It is important to note that a null value (.NULL.) in Visual FoxPro is not the same as an empty, blank, or zero value. Null represents the absence of a value, so null is never equal to, greater than, or less than another value, null or non-null. Visual FoxPro support for null values complies with the ANSI standards and affects any area of the product where values and expressions are used.
General Rules for Null ValuesHere are the general rules for null values passed to Visual FoxPro commands or functions:
- Commands generate an error when passed a null.
- Functions that accept null values return .NULL. as a result.
- Functions expecting a numeric value will generate an error if supplied with a null.
- ISBLANK(), ISDIGIT(), ISLOWER(), ISUPPER(), ISALPHA(), and EMPTY() each return false (.F.) when passed a null value.
- ISNULL() returns true (.T.) when passed a null value.
- The commands INSERT SQL and SELECT SQL process null values through the IS NULL and IS NOT NULL clauses.
- SQL Aggregate functions, such as MAX(), MIN(), and SUM() ignore all null values in the aggregate.
- Visual FoxPro aggregate functions propagate .NULL. if all supplied values are null values, otherwise, any null value is ignored.
Commands Generate an Error When Passed a NullA Visual FoxPro command is a statement that results in an action. Examples of commands are USE, BROWSE, and DELETE. For example, the USE command returns an error for this code:
STORE .NULL. TO nWorkArea
USE mytable IN (nWorkArea)
The NVL() function may be used to remove null values from calculations or operations where null values are not supported or are not relevant.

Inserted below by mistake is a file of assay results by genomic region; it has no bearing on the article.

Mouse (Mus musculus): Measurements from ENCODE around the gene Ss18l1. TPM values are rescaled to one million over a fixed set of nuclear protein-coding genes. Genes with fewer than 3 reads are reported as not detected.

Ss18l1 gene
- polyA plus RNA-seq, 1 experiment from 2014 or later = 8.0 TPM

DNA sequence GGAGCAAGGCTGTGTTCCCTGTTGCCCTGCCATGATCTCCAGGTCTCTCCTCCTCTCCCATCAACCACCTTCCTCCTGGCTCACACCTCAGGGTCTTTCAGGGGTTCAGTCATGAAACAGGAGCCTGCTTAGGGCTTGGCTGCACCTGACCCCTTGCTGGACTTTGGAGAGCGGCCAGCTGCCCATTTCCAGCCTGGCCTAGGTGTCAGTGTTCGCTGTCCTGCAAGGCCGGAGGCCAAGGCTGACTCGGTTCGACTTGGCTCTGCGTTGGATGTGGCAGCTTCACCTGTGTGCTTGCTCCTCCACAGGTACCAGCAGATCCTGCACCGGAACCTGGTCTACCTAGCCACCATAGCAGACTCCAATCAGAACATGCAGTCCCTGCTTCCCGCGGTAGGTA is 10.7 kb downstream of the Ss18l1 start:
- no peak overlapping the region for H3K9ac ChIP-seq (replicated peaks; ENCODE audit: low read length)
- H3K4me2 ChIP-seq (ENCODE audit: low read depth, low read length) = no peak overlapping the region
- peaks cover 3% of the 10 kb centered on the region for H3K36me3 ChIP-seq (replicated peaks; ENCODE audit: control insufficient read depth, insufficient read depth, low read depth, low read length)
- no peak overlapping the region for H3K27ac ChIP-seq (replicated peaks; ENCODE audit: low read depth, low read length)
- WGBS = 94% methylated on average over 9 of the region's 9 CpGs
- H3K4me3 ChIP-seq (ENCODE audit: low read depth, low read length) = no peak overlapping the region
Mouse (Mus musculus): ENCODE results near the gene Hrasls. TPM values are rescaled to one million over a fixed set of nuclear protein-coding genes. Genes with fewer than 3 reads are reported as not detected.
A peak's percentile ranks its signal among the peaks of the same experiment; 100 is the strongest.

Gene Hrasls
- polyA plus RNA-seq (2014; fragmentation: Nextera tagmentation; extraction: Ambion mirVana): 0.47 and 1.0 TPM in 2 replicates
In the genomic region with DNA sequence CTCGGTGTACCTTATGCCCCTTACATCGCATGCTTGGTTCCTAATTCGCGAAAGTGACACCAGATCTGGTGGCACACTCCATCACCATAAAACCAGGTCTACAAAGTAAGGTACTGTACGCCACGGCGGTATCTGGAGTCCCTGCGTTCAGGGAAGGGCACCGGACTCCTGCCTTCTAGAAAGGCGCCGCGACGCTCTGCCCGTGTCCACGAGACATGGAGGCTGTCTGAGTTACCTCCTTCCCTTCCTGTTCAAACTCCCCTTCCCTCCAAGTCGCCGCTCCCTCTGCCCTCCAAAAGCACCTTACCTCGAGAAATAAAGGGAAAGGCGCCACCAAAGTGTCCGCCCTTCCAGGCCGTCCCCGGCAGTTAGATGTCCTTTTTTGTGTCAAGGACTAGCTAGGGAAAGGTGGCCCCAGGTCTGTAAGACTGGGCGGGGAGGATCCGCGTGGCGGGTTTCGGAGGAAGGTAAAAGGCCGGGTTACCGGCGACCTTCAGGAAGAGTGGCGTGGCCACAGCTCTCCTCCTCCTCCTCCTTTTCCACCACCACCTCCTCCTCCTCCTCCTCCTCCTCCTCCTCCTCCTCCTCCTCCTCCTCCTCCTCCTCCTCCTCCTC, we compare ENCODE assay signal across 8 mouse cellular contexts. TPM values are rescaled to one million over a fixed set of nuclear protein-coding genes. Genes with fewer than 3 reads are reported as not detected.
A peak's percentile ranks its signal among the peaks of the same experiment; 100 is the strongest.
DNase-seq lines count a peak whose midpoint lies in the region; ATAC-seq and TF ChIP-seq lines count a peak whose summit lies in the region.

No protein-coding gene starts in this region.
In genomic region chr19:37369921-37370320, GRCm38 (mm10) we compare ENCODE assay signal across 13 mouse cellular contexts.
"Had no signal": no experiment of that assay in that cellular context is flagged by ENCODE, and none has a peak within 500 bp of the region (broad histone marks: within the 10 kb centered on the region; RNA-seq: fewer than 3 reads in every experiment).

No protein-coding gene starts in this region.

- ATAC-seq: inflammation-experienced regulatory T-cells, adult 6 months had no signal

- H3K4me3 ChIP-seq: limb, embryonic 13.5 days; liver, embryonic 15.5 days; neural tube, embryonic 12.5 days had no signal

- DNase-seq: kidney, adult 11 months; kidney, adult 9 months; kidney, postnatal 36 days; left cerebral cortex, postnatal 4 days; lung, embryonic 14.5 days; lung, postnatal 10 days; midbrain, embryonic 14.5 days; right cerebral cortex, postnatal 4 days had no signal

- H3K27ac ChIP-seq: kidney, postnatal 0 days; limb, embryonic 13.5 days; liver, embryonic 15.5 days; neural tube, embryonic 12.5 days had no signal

STORE .NULL. TO nWorkArea
USE mytable IN NVL(nWorkArea,0)
Functions that Accept Null Values Return .NULL. as a ResultA Visual FoxPro function is a routine that performs a specific task and takes zero or more arguments. Examples of functions include ISBLANK(), UPPER(), and SUBSTR(). Most Visual FoxPro functions allow a null value to be passed as an argument without generating an error, however a .NULL. is returned from the function. In other words, when you pass a null value to a function, the result is always null. This is also how null values are treated in mathematical equations. For example a null value added to 500 equals null, and a null value multiplied by zero equals null (not zero).
The following example code returns .NULL.:
cLastName = "Johnson"
nBegin = 5
nExtract = .NULL.
INSERT SQL and SELECT SQL Process Null Values by Using New ClausesTwo new clauses (IS NULL and IS NOT NULL) handle nulls in the INSERT and SELECT SQL commands. For example, to locate all records in a table where cLastName is not null, use this command:
SELECT cLastName FROM mytable WHERE cLastName IS NOT NULL
SQL Aggregate Functions Ignore Null ValuesAn aggregate function is a function that performs a numeric operation such as addition, minimum, maximum, or average on a group (aggregate) of values. Examples of aggregate functions include MAX(), MIN(), and SUM().
The SELECT SQL command, for example, can use aggregate functions to retrieve numeric values from tables. For example, the following SELECT command returns the maximum value from a field named nYTDSales:
SELECT MAX(nYTDSales) from mytable
For more information about the .NULL. value and the functions described above, search for topics in the Visual FoxPro Help file.
Article ID: 130307 - Last Review: Jun 20, 2008 - Revision: 1